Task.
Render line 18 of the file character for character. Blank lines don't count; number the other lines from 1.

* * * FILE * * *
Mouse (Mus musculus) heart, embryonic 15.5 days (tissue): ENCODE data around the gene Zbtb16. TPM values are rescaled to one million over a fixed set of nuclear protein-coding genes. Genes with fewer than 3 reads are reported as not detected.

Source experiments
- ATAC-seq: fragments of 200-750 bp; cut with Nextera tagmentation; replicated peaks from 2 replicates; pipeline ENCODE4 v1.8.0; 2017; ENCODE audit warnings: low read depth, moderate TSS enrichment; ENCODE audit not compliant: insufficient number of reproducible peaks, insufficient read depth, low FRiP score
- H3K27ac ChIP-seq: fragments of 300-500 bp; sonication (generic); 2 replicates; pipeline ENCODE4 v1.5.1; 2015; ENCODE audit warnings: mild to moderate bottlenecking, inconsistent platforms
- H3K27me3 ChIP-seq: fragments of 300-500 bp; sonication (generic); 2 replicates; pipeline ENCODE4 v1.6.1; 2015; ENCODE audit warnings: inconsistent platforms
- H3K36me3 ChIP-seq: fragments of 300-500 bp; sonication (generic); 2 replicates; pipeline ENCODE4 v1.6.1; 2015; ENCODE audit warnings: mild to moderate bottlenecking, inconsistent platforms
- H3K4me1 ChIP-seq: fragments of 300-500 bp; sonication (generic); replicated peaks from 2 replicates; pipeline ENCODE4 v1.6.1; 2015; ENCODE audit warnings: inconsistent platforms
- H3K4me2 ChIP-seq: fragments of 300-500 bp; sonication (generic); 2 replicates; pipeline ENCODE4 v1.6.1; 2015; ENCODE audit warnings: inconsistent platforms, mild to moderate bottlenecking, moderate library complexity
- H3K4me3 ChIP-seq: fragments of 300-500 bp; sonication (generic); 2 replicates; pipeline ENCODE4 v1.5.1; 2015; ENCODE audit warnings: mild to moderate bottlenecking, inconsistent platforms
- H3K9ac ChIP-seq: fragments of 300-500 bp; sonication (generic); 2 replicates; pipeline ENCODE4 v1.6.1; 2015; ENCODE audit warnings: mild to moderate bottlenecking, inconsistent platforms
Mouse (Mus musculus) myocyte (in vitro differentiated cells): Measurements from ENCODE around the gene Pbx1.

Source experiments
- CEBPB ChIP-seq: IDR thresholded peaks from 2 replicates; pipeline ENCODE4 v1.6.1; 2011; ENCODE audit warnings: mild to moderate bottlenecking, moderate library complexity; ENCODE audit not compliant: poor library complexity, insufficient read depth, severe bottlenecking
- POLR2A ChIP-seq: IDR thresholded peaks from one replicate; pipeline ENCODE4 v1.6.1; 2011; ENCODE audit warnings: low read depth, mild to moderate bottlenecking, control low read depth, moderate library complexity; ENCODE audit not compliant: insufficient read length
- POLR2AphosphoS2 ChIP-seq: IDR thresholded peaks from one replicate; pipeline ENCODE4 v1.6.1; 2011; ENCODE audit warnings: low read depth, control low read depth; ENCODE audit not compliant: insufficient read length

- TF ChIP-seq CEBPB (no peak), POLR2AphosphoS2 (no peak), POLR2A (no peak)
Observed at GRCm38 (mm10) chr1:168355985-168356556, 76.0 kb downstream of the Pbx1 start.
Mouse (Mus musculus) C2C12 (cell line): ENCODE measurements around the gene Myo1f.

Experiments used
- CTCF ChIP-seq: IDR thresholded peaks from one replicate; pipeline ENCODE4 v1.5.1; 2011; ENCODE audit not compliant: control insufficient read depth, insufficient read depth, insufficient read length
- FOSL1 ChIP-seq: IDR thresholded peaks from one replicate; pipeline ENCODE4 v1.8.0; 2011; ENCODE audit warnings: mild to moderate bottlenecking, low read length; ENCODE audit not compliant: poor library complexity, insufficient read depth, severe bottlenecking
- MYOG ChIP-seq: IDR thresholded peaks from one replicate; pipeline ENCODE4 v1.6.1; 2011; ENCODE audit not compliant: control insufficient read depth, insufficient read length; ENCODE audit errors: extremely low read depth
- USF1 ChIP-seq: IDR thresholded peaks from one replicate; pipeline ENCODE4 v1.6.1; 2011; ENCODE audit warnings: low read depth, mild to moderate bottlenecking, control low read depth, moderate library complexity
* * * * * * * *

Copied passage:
Mouse (Mus musculus) C2C12 (cell line): ENCODE measurements around the gene Myo1f.